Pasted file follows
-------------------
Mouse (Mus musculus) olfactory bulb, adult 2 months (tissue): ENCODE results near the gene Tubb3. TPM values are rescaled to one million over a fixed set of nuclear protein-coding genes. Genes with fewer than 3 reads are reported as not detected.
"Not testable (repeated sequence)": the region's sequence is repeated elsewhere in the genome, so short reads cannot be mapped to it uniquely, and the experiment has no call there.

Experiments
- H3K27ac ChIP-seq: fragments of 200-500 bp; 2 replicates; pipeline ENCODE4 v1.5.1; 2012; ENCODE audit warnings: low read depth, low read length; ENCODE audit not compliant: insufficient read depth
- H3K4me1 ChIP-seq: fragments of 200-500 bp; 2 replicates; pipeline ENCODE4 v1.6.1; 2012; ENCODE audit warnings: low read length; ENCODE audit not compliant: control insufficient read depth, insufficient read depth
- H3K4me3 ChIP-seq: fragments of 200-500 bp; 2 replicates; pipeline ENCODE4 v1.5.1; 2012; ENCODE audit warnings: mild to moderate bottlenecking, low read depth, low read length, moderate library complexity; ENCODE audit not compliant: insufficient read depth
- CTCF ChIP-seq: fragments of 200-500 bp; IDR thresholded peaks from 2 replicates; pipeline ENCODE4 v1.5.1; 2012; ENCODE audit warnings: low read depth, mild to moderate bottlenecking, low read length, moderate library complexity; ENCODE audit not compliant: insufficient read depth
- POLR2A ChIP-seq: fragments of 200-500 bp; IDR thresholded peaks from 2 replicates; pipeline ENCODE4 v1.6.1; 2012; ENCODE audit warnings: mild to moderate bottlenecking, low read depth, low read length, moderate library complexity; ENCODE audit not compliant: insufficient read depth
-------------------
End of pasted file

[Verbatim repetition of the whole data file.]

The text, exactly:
Mouse (Mus musculus) olfactory bulb, adult 2 months (tissue): ENCODE results near the gene Tubb3. TPM values are rescaled to one million over a fixed set of nuclear protein-coding genes. Genes with fewer than 3 reads are reported as not detected.
"Not testable (repeated sequence)": the region's sequence is repeated elsewhere in the genome, so short reads cannot be mapped to it uniquely, and the experiment has no call there.

Experiments
- H3K27ac ChIP-seq: fragments of 200-500 bp; 2 replicates; pipeline ENCODE4 v1.5.1; 2012; ENCODE audit warnings: low read depth, low read length; ENCODE audit not compliant: insufficient read depth
- H3K4me1 ChIP-seq: fragments of 200-500 bp; 2 replicates; pipeline ENCODE4 v1.6.1; 2012; ENCODE audit warnings: low read length; ENCODE audit not compliant: control insufficient read depth, insufficient read depth
- H3K4me3 ChIP-seq: fragments of 200-500 bp; 2 replicates; pipeline ENCODE4 v1.5.1; 2012; ENCODE audit warnings: mild to moderate bottlenecking, low read depth, low read length, moderate library complexity; ENCODE audit not compliant: insufficient read depth
- CTCF ChIP-seq: fragments of 200-500 bp; IDR thresholded peaks from 2 replicates; pipeline ENCODE4 v1.5.1; 2012; ENCODE audit warnings: low read depth, mild to moderate bottlenecking, low read length, moderate library complexity; ENCODE audit not compliant: insufficient read depth
- POLR2A ChIP-seq: fragments of 200-500 bp; IDR thresholded peaks from 2 replicates; pipeline ENCODE4 v1.6.1; 2012; ENCODE audit warnings: mild to moderate bottlenecking, low read depth, low read length, moderate library complexity; ENCODE audit not compliant: insufficient read depth